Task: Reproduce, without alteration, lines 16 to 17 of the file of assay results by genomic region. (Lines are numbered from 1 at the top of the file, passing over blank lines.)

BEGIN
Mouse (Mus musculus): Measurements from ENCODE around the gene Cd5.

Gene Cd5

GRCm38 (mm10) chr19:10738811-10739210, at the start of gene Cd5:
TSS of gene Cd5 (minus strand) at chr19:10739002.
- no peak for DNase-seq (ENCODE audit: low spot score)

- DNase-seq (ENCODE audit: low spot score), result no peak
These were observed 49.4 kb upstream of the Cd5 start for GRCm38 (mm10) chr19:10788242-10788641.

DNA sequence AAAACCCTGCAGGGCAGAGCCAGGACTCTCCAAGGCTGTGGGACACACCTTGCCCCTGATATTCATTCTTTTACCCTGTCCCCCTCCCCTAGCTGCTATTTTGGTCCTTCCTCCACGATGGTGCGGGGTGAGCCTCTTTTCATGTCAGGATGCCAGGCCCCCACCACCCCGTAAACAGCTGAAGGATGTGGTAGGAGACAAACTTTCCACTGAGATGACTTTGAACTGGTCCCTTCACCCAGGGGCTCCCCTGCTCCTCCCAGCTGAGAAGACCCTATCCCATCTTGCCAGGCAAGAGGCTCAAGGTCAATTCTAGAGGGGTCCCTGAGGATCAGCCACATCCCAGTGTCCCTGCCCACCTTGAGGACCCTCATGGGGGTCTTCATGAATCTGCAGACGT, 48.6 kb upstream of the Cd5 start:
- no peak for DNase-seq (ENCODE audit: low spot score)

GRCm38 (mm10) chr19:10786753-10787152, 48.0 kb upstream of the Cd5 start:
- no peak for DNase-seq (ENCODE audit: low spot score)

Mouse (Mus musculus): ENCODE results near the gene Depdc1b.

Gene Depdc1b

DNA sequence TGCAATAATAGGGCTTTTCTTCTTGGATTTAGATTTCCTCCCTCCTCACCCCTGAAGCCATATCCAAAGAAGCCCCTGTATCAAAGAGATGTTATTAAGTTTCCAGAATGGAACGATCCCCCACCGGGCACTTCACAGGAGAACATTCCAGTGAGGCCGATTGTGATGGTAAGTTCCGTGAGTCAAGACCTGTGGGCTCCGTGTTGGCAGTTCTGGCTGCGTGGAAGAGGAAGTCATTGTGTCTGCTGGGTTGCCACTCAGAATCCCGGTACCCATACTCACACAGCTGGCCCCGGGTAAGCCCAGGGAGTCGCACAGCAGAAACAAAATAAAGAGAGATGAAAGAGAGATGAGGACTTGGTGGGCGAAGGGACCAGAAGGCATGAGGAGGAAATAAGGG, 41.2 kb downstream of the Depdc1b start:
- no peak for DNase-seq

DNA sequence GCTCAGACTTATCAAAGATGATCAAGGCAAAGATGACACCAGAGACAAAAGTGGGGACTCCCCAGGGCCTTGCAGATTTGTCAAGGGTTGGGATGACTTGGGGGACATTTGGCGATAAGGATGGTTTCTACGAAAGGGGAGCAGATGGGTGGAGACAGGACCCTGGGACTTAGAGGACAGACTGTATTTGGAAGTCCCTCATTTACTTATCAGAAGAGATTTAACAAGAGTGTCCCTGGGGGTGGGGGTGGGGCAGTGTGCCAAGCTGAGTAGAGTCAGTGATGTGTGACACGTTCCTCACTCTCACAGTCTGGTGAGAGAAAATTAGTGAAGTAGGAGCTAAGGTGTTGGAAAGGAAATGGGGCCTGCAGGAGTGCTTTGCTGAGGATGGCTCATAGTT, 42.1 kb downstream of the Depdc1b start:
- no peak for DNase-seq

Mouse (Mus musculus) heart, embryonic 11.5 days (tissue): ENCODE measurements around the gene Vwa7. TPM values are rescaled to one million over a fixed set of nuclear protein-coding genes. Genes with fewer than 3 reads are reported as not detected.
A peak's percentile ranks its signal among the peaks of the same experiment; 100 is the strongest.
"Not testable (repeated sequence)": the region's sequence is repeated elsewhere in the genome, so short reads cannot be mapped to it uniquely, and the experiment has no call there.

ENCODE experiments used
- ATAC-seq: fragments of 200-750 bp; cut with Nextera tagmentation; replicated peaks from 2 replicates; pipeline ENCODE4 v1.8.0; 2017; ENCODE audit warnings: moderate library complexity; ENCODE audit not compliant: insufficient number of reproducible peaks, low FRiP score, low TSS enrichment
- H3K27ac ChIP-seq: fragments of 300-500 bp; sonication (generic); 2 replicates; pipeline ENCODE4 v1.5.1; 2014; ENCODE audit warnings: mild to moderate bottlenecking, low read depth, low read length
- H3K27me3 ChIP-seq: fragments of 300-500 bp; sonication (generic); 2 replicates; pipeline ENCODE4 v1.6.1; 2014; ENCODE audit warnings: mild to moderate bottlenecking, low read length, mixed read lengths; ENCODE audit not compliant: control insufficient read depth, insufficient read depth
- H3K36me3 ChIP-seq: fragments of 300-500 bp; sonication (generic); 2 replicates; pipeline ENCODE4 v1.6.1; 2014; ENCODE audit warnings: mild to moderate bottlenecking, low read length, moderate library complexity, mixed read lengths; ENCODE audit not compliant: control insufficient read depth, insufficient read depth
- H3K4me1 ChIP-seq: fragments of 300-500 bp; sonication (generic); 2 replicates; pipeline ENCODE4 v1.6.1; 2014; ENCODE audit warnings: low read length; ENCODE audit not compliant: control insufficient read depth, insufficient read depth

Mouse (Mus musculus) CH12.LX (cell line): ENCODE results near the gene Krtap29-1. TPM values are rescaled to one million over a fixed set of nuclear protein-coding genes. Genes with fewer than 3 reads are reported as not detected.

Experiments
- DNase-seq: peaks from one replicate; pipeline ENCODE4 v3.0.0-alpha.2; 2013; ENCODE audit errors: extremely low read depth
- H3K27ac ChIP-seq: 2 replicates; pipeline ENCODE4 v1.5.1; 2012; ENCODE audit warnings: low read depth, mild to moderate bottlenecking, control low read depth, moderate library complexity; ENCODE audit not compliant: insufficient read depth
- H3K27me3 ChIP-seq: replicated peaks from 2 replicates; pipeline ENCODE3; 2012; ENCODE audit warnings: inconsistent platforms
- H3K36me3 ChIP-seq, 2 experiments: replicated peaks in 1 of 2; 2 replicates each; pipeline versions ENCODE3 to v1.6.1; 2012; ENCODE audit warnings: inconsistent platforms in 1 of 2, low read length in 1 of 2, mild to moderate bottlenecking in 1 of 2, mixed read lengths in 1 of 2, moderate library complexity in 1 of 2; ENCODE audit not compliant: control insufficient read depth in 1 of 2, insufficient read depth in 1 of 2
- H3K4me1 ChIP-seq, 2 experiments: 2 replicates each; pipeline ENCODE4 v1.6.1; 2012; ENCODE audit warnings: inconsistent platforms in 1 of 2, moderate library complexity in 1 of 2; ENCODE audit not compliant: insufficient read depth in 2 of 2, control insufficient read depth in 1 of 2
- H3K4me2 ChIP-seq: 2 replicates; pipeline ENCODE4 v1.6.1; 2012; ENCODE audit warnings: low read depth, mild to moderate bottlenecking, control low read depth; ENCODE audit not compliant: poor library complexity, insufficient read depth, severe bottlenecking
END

DNA sequence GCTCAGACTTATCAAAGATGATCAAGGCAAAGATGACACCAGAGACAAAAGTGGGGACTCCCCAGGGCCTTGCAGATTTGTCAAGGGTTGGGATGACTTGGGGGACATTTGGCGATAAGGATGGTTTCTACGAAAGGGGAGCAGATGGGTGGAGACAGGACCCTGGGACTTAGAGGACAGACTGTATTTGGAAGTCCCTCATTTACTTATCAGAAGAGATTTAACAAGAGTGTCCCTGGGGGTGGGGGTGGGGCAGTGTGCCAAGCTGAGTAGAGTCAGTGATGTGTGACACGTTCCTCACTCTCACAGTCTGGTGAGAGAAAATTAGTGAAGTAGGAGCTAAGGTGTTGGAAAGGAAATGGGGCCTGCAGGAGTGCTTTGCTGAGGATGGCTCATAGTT, 42.1 kb downstream of the Depdc1b start:
- no peak for DNase-seq